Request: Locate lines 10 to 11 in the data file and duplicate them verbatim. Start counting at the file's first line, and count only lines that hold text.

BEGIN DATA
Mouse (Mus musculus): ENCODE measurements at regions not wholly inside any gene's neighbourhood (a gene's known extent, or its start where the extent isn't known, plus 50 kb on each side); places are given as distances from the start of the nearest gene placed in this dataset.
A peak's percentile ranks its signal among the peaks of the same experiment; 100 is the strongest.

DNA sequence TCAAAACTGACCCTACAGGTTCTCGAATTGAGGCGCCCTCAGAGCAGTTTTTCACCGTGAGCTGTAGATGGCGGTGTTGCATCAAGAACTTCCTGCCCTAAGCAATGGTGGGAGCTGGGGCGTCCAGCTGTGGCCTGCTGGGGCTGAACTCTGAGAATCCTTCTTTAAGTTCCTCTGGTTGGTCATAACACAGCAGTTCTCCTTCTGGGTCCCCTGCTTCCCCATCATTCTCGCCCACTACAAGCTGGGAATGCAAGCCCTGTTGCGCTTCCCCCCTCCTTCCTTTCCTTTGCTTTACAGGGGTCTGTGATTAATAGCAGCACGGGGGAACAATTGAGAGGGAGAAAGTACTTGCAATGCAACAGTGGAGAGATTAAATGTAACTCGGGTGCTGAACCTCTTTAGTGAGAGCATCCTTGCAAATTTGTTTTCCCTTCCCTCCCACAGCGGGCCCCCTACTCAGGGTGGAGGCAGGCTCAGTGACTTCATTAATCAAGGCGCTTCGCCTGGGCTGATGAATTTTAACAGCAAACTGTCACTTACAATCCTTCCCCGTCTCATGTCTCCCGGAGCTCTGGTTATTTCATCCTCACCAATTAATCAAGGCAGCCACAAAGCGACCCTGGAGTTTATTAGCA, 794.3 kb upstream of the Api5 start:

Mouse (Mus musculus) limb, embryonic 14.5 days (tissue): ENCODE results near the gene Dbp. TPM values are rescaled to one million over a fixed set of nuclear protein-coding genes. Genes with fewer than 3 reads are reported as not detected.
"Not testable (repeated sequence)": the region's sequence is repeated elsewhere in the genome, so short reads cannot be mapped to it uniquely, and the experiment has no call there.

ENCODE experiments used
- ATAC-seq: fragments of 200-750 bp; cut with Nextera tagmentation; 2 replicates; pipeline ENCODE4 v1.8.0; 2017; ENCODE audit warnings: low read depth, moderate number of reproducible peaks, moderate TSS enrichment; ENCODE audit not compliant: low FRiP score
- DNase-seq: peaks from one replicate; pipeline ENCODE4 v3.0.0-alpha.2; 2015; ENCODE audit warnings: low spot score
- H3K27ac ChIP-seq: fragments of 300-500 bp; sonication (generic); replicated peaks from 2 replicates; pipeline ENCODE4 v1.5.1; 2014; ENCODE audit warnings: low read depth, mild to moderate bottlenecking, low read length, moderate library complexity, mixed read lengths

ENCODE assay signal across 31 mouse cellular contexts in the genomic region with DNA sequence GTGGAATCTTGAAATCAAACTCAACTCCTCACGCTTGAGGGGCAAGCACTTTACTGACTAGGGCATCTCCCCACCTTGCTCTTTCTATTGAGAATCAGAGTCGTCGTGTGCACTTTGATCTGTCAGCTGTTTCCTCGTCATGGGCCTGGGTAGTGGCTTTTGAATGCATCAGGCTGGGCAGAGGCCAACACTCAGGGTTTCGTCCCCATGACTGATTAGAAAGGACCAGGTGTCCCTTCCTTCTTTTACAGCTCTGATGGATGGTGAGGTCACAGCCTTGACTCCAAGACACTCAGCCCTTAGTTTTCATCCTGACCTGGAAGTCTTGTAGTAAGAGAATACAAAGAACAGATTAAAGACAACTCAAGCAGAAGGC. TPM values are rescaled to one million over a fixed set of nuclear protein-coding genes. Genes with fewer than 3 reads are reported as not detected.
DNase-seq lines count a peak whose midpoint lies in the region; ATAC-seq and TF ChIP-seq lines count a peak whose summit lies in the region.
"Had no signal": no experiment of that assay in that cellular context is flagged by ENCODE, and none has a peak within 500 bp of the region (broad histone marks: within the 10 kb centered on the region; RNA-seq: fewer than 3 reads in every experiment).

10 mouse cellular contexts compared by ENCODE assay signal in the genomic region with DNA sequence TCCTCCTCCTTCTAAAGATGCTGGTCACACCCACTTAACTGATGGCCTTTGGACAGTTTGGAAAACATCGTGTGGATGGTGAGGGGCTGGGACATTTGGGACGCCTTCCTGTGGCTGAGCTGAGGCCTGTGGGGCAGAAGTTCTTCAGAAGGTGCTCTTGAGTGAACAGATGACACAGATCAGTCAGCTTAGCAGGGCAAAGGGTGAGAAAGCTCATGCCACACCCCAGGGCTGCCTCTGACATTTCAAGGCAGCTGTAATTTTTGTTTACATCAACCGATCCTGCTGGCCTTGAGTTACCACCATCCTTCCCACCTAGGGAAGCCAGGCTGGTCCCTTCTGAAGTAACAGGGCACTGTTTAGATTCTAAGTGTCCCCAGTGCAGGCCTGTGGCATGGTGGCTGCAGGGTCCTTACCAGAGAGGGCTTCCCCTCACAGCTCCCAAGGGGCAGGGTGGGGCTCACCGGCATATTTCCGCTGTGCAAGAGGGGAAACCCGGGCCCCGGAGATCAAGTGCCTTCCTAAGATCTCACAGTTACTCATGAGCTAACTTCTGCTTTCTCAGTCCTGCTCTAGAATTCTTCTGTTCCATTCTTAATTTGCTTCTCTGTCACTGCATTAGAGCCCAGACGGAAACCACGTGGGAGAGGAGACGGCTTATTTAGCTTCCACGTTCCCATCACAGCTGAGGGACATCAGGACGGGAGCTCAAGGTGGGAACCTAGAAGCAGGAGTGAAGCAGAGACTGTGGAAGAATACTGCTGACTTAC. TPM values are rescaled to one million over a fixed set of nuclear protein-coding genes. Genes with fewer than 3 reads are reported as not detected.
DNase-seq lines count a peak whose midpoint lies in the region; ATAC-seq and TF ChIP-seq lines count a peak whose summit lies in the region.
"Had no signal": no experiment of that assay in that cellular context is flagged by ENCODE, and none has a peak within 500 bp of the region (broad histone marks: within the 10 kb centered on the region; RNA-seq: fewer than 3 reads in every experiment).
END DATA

ENCODE assay signal across 31 mouse cellular contexts in the genomic region with DNA sequence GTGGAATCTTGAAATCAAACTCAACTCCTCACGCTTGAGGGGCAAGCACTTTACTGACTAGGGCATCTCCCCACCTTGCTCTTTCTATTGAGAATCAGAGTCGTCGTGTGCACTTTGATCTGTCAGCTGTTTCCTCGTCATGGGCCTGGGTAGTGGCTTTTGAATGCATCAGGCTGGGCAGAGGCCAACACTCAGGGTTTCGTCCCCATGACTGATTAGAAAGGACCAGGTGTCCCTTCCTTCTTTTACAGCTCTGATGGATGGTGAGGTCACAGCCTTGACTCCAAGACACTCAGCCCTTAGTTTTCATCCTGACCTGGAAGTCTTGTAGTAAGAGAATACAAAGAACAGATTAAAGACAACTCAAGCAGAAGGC. TPM values are rescaled to one million over a fixed set of nuclear protein-coding genes. Genes with fewer than 3 reads are reported as not detected.
DNase-seq lines count a peak whose midpoint lies in the region; ATAC-seq and TF ChIP-seq lines count a peak whose summit lies in the region.